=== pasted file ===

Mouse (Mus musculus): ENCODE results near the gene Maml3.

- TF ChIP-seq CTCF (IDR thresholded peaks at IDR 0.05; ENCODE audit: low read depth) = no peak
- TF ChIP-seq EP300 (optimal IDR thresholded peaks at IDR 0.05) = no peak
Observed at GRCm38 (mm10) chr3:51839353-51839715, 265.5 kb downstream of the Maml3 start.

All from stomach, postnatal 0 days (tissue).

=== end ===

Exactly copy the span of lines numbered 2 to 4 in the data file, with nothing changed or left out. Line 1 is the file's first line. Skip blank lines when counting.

- TF ChIP-seq CTCF (IDR thresholded peaks at IDR 0.05; ENCODE audit: low read depth) = no peak
- TF ChIP-seq EP300 (optimal IDR thresholded peaks at IDR 0.05) = no peak
Observed at GRCm38 (mm10) chr3:51839353-51839715, 265.5 kb downstream of the Maml3 start.